Fake degrees, fake certifications, real resumes

There was an interesting story in today's Washington Post, about a series of scandals involving South Koreans who exaggerated or lied about their academic background:

The state prosecutor's office has launched a nationwide investigation this summer into fabricated degrees, plagiarized doctoral theses and forged test certificates. It has asked tipsters to call in with information.

"Even if you are accomplished in Korea, people are constantly asking about your college degrees," said Whang Sang Min, a professor of psychology at Yonsei University in Seoul. "You have constant pressure to fake it."

In an online statement, Yoon said last month that she faked it to enhance her career. She said she falsely stated on a résumé that she attended the prestigious Ewha Womans University. The lie took on a life of its own after she became well known. She was invited to speak at the university's chapel, where she recounted her supposed college memories.

Like Yoon, many of the fakers who have been outed this summer are prosperous and middle-age. Until their lies became public, they held solid perches in the Korean establishment.

They invented academic achievements three decades ago, when this prosperous nation -- now the world's 11th largest economy -- was still recovering from the economic and cultural devastation of the 1950-53 Korean War.

It was a time when traditional social structures had largely collapsed, when a college credential had become the preeminent measure of individual worth and when it was terribly hard to get into a good university.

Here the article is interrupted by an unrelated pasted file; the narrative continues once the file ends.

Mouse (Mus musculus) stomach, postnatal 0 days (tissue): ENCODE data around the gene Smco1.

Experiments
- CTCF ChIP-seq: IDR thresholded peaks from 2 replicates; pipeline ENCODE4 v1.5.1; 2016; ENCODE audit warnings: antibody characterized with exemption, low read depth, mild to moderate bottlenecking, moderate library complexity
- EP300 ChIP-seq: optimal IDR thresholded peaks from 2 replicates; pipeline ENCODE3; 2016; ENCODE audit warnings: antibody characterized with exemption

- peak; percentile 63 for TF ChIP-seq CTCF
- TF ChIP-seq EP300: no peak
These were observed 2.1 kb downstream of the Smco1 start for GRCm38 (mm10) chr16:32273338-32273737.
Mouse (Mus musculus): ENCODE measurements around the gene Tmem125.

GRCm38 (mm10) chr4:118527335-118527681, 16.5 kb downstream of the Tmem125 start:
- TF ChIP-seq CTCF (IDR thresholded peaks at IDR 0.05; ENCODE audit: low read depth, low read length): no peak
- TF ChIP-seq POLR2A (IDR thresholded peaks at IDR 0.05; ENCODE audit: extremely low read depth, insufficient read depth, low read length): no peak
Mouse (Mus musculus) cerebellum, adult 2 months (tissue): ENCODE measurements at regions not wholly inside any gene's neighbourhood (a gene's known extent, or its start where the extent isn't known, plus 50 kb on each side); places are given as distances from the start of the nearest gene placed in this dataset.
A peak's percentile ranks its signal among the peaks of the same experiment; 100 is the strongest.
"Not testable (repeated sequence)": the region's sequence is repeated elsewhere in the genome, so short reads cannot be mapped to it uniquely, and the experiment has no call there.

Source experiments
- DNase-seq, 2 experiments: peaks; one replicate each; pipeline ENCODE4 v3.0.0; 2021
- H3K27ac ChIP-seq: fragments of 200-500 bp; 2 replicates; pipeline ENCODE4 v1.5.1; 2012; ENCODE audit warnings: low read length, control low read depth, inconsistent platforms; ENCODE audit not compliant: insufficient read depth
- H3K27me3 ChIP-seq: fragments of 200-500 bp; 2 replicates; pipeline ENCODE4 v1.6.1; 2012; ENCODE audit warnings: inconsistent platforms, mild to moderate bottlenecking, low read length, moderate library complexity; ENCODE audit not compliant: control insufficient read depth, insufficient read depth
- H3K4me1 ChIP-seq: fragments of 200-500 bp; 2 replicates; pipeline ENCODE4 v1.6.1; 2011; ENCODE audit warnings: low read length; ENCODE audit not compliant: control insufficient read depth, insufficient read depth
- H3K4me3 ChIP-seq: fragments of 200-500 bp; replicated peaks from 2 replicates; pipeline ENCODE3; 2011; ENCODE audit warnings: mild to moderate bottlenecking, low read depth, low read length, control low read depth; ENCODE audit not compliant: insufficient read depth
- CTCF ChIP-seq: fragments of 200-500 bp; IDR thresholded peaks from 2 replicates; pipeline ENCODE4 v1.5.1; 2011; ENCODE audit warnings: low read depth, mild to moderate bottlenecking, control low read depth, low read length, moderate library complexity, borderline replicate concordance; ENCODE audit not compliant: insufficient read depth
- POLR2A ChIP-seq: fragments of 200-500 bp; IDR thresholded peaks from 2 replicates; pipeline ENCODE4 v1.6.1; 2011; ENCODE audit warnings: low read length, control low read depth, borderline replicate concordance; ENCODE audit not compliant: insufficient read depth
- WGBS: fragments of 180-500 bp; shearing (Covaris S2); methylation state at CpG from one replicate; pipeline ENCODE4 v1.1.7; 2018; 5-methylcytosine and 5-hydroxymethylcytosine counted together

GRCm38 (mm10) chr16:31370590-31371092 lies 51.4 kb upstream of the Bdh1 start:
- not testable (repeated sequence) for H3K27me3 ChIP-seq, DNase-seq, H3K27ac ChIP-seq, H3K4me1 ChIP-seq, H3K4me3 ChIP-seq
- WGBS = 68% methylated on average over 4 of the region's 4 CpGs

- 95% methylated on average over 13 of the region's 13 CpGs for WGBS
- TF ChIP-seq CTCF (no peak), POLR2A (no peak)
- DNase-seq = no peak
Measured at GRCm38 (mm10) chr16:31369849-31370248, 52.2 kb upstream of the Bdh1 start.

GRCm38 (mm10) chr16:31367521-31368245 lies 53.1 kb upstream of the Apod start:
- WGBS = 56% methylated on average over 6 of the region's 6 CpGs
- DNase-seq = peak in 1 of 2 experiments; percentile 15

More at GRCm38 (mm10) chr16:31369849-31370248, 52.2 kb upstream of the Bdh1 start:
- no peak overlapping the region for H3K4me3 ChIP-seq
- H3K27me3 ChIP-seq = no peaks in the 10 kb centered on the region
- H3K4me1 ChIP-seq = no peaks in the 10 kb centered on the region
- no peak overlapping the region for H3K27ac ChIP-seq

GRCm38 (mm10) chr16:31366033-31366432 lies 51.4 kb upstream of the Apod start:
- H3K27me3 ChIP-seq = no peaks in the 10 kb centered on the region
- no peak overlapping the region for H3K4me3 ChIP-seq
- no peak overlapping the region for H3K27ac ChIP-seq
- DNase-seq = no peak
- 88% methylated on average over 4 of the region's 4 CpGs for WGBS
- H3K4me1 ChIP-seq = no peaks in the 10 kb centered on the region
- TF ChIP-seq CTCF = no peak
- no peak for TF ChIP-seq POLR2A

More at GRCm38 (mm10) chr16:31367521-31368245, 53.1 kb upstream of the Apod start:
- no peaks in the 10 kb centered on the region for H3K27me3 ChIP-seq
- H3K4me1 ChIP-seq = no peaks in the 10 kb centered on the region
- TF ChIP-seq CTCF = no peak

This article suggests that there are unique social and historical reasons for the high number of faked/exaggerated academic accomplishments in Korea, but I have to ask: Is the situation really much different than what happens in other countries? Consider the Nigerian politician who allegedly faked his academic background, and Marilee Jones, MIT's former dean of admissions, who was forced to resign in April after  decades-old fabrications on her own résumé were exposed. Jones had stated that she was a graduate of Rensselaer Polytechnic Institute, even though she had only been a part-time student in a non-degree program in the mid-1970s.

These are not isolated cases. I've pointed to numerous examples of people faking Ivy League backgrounds, in some cases going so far as to live in dorms, attend classes, and participate in clubs and other college activities. An archived Time article indicates that this was a problem for Harvard, Yale, and other schools (and employers) in the 1960s and 1970s, well before the advent of Internet diploma mills.

And it's not limited to degrees. IT certs already have a bad reputation, but they are still required for many positions. There are reports of faked and exaggerated IT certifications, including this example involving someone who claimed to have "Wireless+" -- a wireless LAN certification that never existed. Searching for "fake MCSE" and other bogus IT certificates brings up thousands of results -- clearly there is a demand for forged IT certs in the marketplace.

So why do people embellish their credentials? It boils down to this: Lying on a résumé is a low-risk, high-benefit career move. It's so easy. For a minimum amount of effort someone can potentially improve his or her job prospects, salary, and workplace status. Forget going through the trouble of spending years getting an MBA, or months studying for and passing required IT certifications -- the ROI on résumé padding is unbeatable.

That is, until the lie is exposed. Then there can be some nasty fallout, particularly if the embellished résumé becomes public knowledge. But what are the chances? A good interviewer or background check can catch many phonies, but some people can bluff their way through questions relating to obscure technical credentials, especially if the interviewer on the other side of the desk is not familiar with the certification or the subject matter it covers. Moreover, not every company can afford to check every degree and certification listed on the résumé of a promising candidate.

I'd be interested in hearing about your experiences dealing with resume padding in the IT field -- do you think it's a common problem? What are some tactics for dealing with it?

Copyright © 2007 IDG Communications, Inc.

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